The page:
An Orbital Sciences Cygnus spacecraft successfully berthed with the International Space Station (ISS) on Wednesday, bringing supplies, equipment and new scientific experiments. The spacecraft was launched atop a Antares rocket from NASA’s Wallops Island Facility on Sunday. In addition to food and other much need supplies, the spacecraft is carrying cubesats, smartphones using technology from Google’s Project Tango and experiments from NASA Ames Research Center.
Among the items delivered were a flock of 28 nanosatellites which were developed by Planet Labs of San Francisco to take images of Earth. The new satellites, which are called doves, will join two previously launched formations for a total of 71 in orbit.
TechEdSat-4 is a small satellite, called a cubesat, which weighs about 5 pounds. The cubesat was built and tested at NASA Ames Research Center by student interns from San Jose State University and the University of Idaho. Tech-EdSat-4 will test new technologies for satellite-to-satellite communications and the exo-brake, a parachute-like device for de-orbiting the satellite when its mission is completed.
The free-flying Smart SPHERES ( Synchronized Position Hold, Engage, Reorient Experimental Satellites) robots aboard the space station will receive an upgrade in the form of “Project Tango” smartphones which have a custom 3-D sensor and multiple cameras. The robots will be used to test free-flying 3-d mapping aboard the ISS. The Smart SPHERES are being developed to perform tasks aboard the ISS such as environmental surveys and monitoring experiments.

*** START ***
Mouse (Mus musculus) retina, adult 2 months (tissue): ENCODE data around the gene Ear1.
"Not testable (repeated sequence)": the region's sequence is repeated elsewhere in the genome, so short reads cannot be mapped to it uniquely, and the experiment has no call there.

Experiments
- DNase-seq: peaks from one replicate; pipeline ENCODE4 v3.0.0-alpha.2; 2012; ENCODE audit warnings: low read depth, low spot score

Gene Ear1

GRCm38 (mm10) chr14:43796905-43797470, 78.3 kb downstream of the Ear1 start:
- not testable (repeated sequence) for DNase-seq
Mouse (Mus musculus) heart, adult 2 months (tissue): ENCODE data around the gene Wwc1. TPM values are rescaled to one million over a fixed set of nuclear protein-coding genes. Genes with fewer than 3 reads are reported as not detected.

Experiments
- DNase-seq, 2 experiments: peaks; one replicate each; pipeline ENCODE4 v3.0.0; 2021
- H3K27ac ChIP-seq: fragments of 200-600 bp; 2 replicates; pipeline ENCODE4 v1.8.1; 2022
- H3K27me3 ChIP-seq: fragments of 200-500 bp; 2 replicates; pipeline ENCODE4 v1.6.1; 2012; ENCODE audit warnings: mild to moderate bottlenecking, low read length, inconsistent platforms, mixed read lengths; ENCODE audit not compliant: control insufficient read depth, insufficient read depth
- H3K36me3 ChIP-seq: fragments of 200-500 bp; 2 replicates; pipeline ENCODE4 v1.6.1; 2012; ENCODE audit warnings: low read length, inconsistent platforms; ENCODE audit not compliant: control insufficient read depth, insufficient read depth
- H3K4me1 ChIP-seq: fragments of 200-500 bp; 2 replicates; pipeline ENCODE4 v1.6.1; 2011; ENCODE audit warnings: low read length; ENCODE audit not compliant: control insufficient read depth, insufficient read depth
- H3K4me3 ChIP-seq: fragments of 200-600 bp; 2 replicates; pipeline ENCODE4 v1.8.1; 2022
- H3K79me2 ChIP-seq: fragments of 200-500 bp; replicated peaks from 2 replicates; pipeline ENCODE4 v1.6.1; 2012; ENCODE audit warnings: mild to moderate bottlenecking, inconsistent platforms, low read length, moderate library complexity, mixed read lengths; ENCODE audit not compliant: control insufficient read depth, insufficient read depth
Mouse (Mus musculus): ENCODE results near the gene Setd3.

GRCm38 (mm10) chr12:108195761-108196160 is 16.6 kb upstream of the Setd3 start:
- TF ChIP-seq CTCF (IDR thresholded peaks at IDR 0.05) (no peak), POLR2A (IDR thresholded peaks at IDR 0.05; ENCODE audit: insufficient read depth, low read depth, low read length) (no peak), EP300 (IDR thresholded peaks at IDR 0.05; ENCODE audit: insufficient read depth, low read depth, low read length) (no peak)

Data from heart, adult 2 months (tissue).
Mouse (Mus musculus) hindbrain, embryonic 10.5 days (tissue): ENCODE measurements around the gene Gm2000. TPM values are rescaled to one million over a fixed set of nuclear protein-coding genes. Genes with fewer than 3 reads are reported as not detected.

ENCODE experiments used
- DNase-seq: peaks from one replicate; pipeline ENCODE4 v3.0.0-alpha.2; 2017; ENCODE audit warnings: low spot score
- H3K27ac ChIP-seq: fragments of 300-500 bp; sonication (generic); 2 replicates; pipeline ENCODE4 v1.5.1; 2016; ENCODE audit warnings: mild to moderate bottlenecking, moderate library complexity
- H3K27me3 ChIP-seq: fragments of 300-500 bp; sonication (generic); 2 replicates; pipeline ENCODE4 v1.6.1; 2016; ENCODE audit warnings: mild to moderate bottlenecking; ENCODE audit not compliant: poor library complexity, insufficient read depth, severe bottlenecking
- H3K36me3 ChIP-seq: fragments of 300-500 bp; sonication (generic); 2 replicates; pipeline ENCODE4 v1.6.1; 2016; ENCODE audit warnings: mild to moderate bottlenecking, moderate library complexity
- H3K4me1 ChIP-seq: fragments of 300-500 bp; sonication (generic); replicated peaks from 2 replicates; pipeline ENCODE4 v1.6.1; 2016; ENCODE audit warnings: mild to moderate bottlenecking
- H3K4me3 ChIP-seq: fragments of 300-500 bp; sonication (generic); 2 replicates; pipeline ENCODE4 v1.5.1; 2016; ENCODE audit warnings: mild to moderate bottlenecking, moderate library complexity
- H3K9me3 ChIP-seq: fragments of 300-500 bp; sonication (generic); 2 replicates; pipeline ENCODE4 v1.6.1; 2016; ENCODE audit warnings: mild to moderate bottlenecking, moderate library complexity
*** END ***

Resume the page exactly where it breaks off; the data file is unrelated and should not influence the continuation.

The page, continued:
Another item that the astronauts are probably looking forward to getting is odor-resistant workout clothing. The experimental outfits where designed to be both odor and bacteria resistant. Astronauts have to workout for nearly two hours a day using special exercise equipment to offset the muscle-atrophying effects of microgravity.
Orbital Sciences named the most recent Cygnus spacecraft SS Janice Voss, honoring an Orbital employee and former astronaut who passed away in 2012. Orbital has previously named spacecraft in honor of astronauts G. David Low and C. Gordon Fullerton. The current mission, designated ORB-2, is the second of eight planned cargo missions that Orbital will carry out under a contract with NASA. Unlike the SpaceX Dragon capsule which returns to Earth and makes a parachute landing in the Pacific Ocean, the Cygnus will be filled with trash from the ISS and burn up when it re-enters the Earth’s atmosphere.